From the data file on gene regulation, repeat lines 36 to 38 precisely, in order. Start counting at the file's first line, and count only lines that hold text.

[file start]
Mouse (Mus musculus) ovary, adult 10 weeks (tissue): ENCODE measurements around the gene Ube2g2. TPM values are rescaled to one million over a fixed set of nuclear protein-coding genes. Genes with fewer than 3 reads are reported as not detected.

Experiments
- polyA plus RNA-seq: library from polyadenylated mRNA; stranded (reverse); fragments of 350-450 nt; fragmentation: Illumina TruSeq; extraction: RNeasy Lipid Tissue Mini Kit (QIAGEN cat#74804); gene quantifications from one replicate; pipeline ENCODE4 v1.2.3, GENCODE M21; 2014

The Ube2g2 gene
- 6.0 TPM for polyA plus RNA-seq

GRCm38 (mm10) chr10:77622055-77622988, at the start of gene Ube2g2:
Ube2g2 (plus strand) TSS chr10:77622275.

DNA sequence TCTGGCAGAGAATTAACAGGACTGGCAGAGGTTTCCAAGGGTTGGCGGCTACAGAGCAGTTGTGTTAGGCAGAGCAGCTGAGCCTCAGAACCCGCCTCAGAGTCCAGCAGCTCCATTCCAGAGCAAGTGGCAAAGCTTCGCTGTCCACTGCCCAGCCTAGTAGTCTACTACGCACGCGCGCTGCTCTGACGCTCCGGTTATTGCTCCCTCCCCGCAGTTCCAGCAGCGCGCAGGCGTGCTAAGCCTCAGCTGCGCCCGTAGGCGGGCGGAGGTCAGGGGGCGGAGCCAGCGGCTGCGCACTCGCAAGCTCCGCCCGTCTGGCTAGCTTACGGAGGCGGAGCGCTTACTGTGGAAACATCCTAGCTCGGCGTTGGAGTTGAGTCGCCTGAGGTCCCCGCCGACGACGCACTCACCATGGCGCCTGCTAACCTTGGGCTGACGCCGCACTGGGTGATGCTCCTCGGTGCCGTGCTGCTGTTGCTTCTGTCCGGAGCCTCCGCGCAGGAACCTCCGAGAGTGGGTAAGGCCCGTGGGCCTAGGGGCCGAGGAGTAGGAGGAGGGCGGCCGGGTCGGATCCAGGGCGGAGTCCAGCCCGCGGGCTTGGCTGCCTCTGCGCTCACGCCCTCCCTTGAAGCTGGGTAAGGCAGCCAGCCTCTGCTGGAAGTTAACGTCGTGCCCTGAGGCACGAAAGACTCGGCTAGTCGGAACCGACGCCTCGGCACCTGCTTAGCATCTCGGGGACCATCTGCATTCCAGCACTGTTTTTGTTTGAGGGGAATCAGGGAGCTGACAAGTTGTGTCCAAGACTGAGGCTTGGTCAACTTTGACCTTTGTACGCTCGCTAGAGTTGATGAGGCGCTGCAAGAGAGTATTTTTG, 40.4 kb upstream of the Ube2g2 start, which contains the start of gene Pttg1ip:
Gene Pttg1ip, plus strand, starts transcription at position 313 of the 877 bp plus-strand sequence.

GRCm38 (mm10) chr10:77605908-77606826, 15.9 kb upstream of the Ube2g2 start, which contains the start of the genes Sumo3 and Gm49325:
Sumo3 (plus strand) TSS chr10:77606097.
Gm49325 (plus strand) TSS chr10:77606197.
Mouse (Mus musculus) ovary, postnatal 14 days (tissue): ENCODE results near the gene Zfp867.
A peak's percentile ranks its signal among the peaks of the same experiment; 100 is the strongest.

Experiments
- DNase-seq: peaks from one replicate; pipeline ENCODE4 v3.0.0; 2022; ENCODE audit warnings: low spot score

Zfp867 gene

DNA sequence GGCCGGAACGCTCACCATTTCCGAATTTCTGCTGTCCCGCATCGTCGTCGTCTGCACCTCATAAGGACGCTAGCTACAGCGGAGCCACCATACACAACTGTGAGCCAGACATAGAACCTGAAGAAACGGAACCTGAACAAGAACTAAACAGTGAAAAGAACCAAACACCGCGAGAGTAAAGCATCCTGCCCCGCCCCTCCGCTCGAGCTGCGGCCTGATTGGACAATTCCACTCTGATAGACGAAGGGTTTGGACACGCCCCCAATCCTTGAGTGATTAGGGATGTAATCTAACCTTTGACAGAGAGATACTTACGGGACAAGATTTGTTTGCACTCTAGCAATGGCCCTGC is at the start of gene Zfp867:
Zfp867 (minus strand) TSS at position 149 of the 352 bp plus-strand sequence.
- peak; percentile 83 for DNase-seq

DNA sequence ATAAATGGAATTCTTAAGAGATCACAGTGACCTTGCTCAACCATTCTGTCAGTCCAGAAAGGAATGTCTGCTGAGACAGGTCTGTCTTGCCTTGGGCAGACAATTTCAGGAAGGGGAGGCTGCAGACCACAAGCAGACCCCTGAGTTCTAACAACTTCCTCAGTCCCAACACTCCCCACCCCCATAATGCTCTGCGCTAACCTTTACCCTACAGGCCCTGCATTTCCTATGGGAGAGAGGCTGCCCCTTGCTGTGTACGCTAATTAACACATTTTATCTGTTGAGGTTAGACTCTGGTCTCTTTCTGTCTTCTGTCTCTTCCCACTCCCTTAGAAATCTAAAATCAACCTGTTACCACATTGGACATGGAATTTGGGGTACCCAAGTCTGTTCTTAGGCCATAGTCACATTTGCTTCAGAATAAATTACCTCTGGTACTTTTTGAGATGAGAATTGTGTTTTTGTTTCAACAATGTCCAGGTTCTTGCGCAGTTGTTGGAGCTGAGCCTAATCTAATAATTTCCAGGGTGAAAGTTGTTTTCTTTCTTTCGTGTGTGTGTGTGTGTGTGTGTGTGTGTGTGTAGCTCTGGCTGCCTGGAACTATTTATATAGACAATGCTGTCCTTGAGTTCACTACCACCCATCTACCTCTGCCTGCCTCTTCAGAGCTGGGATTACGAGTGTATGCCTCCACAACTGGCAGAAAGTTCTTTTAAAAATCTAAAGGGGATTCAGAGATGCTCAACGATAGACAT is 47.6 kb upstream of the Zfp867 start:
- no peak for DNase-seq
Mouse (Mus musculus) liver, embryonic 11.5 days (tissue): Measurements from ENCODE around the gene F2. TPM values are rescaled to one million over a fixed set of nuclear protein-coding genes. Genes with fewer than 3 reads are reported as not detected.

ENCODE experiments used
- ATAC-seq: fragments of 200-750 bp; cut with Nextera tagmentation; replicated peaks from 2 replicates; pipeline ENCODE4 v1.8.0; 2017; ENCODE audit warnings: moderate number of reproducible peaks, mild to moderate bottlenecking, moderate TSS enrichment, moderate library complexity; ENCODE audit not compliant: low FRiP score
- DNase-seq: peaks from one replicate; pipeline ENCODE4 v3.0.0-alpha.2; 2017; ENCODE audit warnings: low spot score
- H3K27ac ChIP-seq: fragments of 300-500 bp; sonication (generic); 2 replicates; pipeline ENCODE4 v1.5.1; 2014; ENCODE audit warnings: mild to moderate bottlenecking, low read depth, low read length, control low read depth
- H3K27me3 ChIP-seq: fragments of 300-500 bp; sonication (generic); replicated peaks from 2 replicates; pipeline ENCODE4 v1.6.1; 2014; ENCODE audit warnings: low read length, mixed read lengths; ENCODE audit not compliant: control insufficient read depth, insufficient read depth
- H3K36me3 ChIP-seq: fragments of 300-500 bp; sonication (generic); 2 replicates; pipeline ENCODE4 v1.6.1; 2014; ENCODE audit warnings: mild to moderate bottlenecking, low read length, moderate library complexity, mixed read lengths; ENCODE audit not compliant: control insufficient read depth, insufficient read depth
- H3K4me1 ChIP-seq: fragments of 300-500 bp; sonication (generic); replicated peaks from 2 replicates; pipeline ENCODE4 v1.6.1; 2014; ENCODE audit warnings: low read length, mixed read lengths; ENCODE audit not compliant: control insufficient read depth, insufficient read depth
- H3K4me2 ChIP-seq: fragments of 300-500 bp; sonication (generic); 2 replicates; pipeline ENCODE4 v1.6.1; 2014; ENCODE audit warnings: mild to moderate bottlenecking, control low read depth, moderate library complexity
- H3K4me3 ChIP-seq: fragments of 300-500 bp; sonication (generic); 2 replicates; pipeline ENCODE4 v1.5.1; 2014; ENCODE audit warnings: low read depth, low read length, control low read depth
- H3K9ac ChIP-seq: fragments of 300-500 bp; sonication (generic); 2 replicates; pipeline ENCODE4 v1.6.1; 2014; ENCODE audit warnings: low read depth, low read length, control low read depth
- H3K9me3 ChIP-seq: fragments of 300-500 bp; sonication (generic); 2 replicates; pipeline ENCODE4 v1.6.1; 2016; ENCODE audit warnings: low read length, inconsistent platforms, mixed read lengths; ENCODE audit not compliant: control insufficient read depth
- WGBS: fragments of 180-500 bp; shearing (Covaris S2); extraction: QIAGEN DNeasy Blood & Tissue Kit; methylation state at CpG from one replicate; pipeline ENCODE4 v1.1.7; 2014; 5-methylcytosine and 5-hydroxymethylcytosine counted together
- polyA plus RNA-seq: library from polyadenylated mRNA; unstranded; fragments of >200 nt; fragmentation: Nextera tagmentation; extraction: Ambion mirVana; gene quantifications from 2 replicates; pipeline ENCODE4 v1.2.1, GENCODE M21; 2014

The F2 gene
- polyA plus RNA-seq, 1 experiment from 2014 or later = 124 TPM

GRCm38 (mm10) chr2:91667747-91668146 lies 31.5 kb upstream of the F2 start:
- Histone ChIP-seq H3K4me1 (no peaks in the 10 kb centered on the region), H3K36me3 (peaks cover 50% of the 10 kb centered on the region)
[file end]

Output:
- polyA plus RNA-seq: library from polyadenylated mRNA; unstranded; fragments of >200 nt; fragmentation: Nextera tagmentation; extraction: Ambion mirVana; gene quantifications from 2 replicates; pipeline ENCODE4 v1.2.1, GENCODE M21; 2014

The F2 gene
- polyA plus RNA-seq, 1 experiment from 2014 or later = 124 TPM